Of course, it looks beautiful. I’ll share a few photos when it’s all done. In the meantime, I have some pretty serious “Thank you dear St. Joseph”-ing to attend to. Always appropriate, but especially at this time of year.

Certain thoughts are prayers. There are moments when,
whatever be the attitude of the body, the soul is on its knees. 
                                                                       ~ Victor Hugo

Home Ed 101

Life in renovation nation goes on. We’re replacing part of the garage floor so we can replace the charming-but-beyond-repair swinging doors with new overhead doors.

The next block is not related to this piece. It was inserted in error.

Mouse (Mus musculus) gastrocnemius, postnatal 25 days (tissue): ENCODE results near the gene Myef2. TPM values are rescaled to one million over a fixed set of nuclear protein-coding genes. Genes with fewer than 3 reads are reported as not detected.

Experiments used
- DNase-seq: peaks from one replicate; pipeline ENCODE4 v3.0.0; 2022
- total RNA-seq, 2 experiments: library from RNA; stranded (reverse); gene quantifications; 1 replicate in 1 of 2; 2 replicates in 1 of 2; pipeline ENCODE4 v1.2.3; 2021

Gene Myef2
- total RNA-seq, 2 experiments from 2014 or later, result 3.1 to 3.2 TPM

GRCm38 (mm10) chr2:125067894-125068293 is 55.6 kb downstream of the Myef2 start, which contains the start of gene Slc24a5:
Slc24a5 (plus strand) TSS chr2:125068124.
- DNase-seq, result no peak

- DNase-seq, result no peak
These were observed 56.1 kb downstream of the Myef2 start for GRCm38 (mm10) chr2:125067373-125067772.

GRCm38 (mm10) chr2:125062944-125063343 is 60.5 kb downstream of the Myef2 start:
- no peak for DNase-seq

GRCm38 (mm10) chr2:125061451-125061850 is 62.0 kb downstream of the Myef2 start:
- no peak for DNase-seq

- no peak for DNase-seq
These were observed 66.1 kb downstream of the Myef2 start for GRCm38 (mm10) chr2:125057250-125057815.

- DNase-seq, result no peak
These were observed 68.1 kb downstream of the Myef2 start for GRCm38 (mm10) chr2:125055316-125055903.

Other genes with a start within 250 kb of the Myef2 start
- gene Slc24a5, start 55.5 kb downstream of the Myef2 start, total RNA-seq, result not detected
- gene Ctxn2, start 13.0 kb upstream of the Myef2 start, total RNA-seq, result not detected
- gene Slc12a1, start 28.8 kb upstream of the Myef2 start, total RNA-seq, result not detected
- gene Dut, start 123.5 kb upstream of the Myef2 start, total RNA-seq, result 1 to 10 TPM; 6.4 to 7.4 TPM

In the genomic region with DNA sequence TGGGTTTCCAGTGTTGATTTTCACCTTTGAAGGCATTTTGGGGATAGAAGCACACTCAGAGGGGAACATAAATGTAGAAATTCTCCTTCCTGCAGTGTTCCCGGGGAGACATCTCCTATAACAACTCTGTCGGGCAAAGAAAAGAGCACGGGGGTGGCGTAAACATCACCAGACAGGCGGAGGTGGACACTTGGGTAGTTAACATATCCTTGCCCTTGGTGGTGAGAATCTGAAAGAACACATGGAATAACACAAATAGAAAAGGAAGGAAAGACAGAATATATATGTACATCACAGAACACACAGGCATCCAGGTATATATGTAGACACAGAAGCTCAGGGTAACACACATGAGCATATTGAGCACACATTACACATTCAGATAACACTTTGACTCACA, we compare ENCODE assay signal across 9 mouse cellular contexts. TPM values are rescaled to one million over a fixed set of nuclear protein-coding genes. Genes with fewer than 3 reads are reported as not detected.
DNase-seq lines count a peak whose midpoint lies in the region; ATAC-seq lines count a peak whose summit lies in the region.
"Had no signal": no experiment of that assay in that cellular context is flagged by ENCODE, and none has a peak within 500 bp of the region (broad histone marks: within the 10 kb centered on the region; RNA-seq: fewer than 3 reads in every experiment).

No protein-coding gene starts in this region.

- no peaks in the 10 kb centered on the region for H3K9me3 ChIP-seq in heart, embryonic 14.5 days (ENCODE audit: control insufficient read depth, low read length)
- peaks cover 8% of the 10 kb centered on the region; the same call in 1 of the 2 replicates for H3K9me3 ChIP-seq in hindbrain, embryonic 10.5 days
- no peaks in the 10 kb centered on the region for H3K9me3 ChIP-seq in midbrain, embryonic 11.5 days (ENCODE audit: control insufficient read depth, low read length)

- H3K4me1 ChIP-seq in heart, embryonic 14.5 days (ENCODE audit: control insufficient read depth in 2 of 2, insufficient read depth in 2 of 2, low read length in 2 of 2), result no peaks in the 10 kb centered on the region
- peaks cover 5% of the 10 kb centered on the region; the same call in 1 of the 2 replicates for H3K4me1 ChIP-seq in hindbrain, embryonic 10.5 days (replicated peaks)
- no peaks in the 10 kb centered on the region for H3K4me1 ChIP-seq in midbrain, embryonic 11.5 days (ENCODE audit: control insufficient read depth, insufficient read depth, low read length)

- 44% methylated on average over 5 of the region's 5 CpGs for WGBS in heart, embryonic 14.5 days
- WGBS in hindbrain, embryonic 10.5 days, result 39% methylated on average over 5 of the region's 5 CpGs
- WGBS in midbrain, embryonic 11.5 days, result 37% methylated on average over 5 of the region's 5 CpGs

garage doors before  Before

 pouring new garage floor New floor in process

And we’re rebuilding from scratch the wall that supports the two columns that hold up the front porch roof as it extends over the driveway (aka the porte cochere). 

leaning pier before    pier removed 
Leaning pier before                          Waiting for new pier

It has been a big, messy project, requiring a lot of demo, hauling broken concrete and dirt, digging new footers, stacking old bricks to save for some future project, pouring new concrete, laying new block, setting new columns, finishing the block with stucco, reframing for the new garage doors, and installing the doors and openers. We still have the last 5 of those steps to go. It seems endless.